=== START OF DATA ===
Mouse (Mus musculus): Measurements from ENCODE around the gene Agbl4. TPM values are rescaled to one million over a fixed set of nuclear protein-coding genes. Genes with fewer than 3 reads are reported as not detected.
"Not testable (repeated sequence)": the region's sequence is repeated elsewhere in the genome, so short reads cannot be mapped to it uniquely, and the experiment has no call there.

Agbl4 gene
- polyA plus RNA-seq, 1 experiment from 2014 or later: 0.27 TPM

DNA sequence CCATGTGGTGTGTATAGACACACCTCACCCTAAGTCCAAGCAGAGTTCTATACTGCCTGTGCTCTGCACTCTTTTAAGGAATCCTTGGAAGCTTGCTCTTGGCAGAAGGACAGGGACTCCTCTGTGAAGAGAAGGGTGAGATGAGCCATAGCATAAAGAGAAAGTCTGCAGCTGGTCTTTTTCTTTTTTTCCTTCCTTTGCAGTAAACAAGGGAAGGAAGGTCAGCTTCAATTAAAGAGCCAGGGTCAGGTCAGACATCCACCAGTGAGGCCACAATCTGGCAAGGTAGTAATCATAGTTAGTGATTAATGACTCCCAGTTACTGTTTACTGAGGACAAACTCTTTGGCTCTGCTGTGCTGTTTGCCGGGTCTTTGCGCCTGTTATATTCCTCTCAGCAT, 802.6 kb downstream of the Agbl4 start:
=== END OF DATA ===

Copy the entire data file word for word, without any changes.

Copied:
Mouse (Mus musculus): Measurements from ENCODE around the gene Agbl4. TPM values are rescaled to one million over a fixed set of nuclear protein-coding genes. Genes with fewer than 3 reads are reported as not detected.
"Not testable (repeated sequence)": the region's sequence is repeated elsewhere in the genome, so short reads cannot be mapped to it uniquely, and the experiment has no call there.

Agbl4 gene
- polyA plus RNA-seq, 1 experiment from 2014 or later: 0.27 TPM

DNA sequence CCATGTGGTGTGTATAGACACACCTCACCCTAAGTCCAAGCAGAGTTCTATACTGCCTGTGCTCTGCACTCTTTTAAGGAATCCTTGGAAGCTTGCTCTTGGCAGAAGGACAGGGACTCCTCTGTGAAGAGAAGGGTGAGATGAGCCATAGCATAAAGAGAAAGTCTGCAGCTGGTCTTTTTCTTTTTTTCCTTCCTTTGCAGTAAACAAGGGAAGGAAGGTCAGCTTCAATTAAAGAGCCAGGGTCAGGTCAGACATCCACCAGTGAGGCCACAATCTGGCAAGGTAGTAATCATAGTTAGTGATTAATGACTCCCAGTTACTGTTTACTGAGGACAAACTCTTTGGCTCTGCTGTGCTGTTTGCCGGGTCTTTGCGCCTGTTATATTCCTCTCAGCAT, 802.6 kb downstream of the Agbl4 start: